|Photo via Too Friendly Theatre Co.|
But do we have the guts to kill our darlings?
from Anne of the Island by Lucy Maud Montgomery
...Mr. Harrison was much harder to please. First he told her there was entirely too much description in the story.
"Cut out all those flowery passages," he said unfeelingly.If it doesn't have anything to do with the story - if it doesn't help us understand our characters and their motivations, if it doesn't move the story along, then no matter how poetic or evocative or lyrical it is, we need to kill it.
Anne had an uncomfortable conviction that Mr. Harrison was right, and she forced herself to expunge most of her beloved descriptions, though it took three re-writings before the story could be pruned down enough to please the fastidious Mr. Harrison.
"I've left out ALL the descriptions but the sunset," she said at last. "I simply COULDN'T let it go. It was the best of them all."
"It hasn't anything to do with the story," said Mr. Harrison...
Or, if that feels too traumatic, maybe we can cut and paste our beautiful passages into a file for future use elsewhere. I've created a document called "My Precious" where I paste bits I've decided to cut from my WIP, in case I find them a good home elsewhere, later on.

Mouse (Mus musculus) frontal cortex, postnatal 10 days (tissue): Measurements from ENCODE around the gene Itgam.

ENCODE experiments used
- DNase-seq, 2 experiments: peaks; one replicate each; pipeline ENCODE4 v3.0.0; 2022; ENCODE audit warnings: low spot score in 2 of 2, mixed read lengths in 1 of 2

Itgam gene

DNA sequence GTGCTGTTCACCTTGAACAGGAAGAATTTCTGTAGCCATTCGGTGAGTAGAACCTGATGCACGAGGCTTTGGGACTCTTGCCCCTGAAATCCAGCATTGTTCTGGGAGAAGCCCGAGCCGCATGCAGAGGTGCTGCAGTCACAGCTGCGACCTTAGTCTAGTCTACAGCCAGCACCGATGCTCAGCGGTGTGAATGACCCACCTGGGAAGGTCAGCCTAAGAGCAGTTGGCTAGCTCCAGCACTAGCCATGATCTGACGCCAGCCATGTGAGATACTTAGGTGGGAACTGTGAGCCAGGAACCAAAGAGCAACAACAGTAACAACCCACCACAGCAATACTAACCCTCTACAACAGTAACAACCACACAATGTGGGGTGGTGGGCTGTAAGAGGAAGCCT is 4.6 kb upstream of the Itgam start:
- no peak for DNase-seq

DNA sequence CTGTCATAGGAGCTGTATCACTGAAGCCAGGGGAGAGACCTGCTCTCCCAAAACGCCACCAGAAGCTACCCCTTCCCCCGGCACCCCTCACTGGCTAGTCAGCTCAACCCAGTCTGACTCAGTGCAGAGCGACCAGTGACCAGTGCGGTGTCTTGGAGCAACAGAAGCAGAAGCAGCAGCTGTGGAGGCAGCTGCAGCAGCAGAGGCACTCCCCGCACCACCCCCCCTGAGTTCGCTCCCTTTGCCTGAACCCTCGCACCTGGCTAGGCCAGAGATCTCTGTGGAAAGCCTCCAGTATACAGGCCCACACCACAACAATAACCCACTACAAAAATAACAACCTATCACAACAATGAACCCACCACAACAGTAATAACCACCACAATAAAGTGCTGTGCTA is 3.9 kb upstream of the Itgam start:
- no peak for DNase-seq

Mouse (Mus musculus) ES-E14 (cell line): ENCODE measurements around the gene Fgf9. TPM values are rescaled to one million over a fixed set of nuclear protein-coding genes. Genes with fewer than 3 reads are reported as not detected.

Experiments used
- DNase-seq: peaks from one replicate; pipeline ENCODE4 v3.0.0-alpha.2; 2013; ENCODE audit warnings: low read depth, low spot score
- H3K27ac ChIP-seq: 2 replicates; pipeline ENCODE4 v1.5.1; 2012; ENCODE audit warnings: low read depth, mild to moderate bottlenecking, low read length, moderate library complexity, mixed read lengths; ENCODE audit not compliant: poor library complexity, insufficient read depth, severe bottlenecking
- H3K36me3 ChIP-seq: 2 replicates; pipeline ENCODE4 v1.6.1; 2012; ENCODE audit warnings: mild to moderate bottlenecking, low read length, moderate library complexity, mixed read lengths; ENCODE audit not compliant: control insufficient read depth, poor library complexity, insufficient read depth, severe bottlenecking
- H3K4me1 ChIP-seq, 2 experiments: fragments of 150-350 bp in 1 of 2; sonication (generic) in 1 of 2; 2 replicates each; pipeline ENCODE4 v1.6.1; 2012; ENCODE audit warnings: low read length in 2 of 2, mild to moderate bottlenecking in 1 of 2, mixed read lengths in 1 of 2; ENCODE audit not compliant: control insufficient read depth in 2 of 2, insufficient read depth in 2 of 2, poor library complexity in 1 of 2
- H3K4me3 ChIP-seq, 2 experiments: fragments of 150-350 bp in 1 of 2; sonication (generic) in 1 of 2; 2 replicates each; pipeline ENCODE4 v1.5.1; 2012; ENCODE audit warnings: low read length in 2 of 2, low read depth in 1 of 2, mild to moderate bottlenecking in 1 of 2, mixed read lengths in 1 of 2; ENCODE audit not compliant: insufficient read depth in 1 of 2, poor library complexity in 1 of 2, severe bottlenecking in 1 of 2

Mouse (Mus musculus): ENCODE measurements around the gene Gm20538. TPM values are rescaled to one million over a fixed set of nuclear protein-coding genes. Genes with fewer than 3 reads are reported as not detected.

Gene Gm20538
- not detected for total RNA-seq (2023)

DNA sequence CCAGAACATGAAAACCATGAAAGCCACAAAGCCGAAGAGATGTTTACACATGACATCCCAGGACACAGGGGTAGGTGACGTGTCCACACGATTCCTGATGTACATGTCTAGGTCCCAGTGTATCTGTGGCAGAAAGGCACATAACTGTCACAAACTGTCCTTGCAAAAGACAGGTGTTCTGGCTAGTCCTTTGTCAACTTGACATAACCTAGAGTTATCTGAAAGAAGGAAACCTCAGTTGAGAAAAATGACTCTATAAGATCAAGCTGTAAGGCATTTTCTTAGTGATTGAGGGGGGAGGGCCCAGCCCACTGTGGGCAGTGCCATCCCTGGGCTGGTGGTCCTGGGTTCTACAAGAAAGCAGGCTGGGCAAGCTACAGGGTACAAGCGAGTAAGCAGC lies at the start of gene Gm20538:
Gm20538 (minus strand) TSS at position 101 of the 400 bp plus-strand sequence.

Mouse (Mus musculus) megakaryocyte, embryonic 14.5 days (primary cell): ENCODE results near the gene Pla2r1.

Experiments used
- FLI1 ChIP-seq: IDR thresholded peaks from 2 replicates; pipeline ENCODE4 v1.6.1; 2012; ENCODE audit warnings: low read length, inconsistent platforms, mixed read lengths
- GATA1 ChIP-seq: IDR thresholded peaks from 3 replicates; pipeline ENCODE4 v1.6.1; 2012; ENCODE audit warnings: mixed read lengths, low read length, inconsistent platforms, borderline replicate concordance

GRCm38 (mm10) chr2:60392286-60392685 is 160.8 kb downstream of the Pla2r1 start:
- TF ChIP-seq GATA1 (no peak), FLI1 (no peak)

Robert Heinlein said - somewhere (help, anyone?)
That if you were building a rocket ship
|Apollo 15 launch from Wikimedia Commons|
You wouldn't throw in a bathtub
|from David Locke1 at Flickr|
or a flowerpot
|Photo from LoDLarsen at Flickr|
just because you had a few extra hanging around. Not if you want it to launch.
If we want our story to get off the ground, we have to channel our inner Achmeds.
Kill our darlings, those wonderful, poetic bits that simply aren't an intrinsic part of the story.
Come on, say it with me, "I keel you!"
Do you have a tale about not being able to kill your darlings?
And then later, it became painfully obvious that's what you needed to do?